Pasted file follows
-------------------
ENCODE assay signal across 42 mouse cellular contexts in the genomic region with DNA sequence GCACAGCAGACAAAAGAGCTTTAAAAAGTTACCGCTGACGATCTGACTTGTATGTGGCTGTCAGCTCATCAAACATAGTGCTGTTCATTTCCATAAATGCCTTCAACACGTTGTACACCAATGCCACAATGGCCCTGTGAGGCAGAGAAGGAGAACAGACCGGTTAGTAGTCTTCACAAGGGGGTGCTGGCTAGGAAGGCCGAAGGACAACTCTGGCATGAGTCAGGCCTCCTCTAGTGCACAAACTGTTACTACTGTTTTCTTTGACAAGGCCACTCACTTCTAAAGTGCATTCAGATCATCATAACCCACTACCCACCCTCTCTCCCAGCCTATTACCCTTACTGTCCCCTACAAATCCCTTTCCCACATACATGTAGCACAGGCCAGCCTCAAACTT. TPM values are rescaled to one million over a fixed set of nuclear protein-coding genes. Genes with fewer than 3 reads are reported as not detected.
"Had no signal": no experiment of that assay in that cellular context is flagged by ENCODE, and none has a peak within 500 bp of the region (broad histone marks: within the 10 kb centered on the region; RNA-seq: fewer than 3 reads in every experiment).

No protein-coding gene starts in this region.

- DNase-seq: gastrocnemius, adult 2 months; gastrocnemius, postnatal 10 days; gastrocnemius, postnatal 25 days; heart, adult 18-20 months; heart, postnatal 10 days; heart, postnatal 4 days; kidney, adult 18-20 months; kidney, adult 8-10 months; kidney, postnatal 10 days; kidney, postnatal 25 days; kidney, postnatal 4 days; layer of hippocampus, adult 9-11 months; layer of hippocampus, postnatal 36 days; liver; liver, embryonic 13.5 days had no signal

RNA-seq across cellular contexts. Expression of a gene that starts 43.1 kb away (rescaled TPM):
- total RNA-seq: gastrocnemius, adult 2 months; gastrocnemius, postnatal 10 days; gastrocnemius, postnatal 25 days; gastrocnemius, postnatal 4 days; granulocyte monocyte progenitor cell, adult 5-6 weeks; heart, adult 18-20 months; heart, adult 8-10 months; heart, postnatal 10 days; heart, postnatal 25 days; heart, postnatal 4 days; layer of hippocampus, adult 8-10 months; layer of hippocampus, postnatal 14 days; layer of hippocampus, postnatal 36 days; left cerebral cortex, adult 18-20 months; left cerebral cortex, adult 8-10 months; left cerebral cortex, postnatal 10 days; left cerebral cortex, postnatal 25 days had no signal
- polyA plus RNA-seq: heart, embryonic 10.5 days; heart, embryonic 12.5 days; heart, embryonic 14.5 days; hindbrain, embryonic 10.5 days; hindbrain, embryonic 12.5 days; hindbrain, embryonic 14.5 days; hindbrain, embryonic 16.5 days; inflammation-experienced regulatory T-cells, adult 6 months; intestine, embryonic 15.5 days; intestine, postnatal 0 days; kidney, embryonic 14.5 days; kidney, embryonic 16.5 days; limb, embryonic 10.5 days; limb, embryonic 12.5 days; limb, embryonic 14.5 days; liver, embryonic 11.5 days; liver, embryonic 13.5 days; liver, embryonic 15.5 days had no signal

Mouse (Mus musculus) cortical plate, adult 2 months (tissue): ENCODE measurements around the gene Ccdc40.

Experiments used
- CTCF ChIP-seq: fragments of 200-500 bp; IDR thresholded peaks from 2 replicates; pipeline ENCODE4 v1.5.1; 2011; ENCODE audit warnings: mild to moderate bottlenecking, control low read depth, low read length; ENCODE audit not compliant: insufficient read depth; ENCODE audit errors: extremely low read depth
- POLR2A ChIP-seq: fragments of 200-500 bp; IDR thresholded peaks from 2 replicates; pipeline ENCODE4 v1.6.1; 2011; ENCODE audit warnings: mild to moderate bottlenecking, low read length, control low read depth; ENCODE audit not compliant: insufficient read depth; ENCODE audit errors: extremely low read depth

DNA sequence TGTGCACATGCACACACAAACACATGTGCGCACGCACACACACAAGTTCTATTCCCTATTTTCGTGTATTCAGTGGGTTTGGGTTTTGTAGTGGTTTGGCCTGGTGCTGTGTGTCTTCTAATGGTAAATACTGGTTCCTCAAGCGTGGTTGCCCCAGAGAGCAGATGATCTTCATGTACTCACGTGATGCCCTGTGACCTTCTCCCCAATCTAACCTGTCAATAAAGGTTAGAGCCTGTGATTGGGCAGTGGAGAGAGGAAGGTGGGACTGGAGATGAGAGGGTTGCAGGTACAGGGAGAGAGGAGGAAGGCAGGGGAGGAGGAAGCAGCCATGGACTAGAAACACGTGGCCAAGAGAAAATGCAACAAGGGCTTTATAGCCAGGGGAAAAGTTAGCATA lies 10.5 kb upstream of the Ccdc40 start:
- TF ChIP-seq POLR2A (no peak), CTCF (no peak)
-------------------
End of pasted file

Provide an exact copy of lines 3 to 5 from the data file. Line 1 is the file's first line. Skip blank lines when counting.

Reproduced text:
No protein-coding gene starts in this region.

- DNase-seq: gastrocnemius, adult 2 months; gastrocnemius, postnatal 10 days; gastrocnemius, postnatal 25 days; heart, adult 18-20 months; heart, postnatal 10 days; heart, postnatal 4 days; kidney, adult 18-20 months; kidney, adult 8-10 months; kidney, postnatal 10 days; kidney, postnatal 25 days; kidney, postnatal 4 days; layer of hippocampus, adult 9-11 months; layer of hippocampus, postnatal 36 days; liver; liver, embryonic 13.5 days had no signal

RNA-seq across cellular contexts. Expression of a gene that starts 43.1 kb away (rescaled TPM):